I guess I should have known better than to expect sympathy for a poorly toe from someone who makes social calls with a large gun at his hip and only four toes on one foot. Tony the trail angel from Pie Town offered to take my toe off for me if it was a problem; with the nearest medical services many many miles away, I guess most Pie Town folks are used to a bit of DIY on the medical front! But he and his wife Joan did bring some Epsom salts, which I’m sure helped.
Anyway, we had a great time hanging out at the Toaster House in Pie Town, an open house for hikers and bikers. During the three days we were there, we spent hours and hours sitting out on the porch, chatting to other hikers, listening to music and drinking beer while hiding from the fierce sun. People came and went, blisters were seen to, feet got soaked; sadness at being left behind while people hiked on was balanced by gladness at having got the chance to know them better, and the hope of seeing them again further on down the road.
On our last evening there, some hikers cadged a lift in with Mouse, a native American guy who lives nearby. When he asked if he could come back later with his drum and do some songs, the answer was a unanimous “yes”. It was a really memorable evening, as we sat around in the darkness, looking at the stars, drinking beer and listening to Mouse singing Apache songs (and songs from many other tribes too), accompanied only by his drum or rattle. He explained what each song was about, and its significance in his life. And finally he sang his song of parting, as he picked up his instruments, walked over to his truck and drove away. We were all left feeling very overwhelmed, and grateful.
So on Tuesday morning, with my toe looking a much healthier colour (and me feeling like a bit of a wimp for making a fuss over it), we set off on the next leg of our hike, towards Grants. The first day was a literally straight 24 miles on dirt and gravel roads, past many ranches and out onto a bleak plain, where we collected water at a cow trough, filtered out the floating cow poo, and camped for the night.
The next day’s hiking was somewhat better as we entered the Cebolla Wilderness. Sandy paths and dirt roads led us through pine woods and dry meadows, past ruined log cabins and sandstone crags. My blisters from the previous day’s roadwalking were killing me, so when we stopped I got a needle and scissors and made a big hole in the worst one on the pad of my foot. Neil doused it with iodine (ooyah ooyah) and put a dressing on it, and after swapping out my insoles to change the pressure points on my feet, we hiked on.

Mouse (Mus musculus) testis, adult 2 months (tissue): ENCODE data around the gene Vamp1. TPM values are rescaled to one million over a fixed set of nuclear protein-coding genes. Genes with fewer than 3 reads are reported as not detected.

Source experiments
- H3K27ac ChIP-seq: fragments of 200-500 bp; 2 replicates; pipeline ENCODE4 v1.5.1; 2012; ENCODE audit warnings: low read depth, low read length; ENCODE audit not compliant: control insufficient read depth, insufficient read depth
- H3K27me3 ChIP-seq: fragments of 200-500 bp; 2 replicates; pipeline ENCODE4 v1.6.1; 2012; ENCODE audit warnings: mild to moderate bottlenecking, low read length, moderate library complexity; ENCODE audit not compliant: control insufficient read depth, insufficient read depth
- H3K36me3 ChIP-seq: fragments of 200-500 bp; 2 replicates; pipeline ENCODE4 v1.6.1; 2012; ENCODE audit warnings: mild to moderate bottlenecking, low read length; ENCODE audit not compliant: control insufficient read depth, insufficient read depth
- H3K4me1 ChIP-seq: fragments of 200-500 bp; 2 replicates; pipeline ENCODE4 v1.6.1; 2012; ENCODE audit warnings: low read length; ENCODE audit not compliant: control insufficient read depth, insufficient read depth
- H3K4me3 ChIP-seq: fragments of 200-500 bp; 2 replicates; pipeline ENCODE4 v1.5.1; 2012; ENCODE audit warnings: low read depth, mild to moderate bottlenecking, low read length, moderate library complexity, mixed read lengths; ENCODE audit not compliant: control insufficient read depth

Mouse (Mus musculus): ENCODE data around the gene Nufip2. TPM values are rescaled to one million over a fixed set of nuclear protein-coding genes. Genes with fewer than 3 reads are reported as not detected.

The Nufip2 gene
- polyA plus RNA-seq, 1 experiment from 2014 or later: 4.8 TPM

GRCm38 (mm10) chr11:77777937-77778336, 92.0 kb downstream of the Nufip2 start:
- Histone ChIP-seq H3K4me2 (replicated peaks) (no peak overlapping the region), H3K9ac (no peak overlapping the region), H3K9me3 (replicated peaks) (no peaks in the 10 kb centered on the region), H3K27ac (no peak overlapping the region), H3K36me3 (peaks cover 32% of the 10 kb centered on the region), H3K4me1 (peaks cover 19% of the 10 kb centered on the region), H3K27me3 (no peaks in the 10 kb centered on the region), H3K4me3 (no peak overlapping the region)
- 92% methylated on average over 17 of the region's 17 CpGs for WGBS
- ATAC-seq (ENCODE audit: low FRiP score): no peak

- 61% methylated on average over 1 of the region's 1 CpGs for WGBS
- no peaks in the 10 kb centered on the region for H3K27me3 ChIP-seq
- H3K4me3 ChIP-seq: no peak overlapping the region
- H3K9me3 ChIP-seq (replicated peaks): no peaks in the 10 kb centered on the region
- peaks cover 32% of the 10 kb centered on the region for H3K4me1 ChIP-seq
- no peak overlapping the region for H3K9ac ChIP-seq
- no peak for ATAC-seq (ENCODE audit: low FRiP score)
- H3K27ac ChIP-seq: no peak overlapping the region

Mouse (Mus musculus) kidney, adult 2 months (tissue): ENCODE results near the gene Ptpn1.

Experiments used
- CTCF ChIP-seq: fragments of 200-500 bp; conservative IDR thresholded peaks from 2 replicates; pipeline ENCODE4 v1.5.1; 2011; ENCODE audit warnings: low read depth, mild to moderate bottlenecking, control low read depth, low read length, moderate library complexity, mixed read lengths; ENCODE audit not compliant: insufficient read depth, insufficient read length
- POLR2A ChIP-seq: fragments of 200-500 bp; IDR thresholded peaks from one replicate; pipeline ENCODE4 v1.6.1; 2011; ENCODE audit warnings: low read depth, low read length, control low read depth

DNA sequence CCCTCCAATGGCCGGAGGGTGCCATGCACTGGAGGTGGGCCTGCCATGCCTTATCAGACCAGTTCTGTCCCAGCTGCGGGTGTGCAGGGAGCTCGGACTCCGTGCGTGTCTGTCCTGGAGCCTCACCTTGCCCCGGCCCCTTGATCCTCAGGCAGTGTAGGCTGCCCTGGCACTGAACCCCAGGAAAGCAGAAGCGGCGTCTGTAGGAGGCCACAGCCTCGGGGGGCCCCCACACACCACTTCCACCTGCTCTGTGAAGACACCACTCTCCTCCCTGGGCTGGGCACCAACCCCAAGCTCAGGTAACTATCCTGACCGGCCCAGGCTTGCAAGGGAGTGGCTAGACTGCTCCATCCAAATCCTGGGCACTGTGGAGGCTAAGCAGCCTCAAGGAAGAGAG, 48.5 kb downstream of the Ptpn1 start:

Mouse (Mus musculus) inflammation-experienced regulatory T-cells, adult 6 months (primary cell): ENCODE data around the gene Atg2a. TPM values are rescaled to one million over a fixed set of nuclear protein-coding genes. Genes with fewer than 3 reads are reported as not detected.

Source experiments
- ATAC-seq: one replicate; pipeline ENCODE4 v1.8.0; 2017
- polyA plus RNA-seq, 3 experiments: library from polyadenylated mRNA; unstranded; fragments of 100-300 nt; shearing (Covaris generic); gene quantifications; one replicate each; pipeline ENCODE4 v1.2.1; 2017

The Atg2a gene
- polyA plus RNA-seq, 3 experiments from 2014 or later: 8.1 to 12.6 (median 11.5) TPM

But after a couple of relatively pain free miles, I started to feel a growing soreness around my big toe joint. This became a persistent ache, and by the time we’d done 22 miles (the last 5 on tarmac) my foot was red and swollen and I could barely hobble. As we gloomily cooked our dinner in a small picnic area, we faced up to the fact that I couldn’t walk any further in my current state.
So the next morning we hitched a ride into Grants, and holed up in a motel where I spent the day with my foot up, doing hot / cold treatments and soaking my foot in Epsom salts, watching way too much TV while Neil ran errands. All to no avail; this morning my foot was redder and more swollen than before. But luckily for me, there are some lovely kind trail angels here in Grants, Hugo and Carole Mumm, and they took us to the medical centre where I was told it was probably gout. Rubbish timing, never had an attack before, but at least it should respond quickly to drugs. And it’s better than bunion surgery, which was the initial suggestion! So I’ve started on the pills, and will see how things are progressing by Monday.
In the meantime I’ll mostly be watching telly. But there is some evidence that dairy products are good for gout – a good reason to try out some new flavours of Ben & Jerry’s ice cream, I reckon!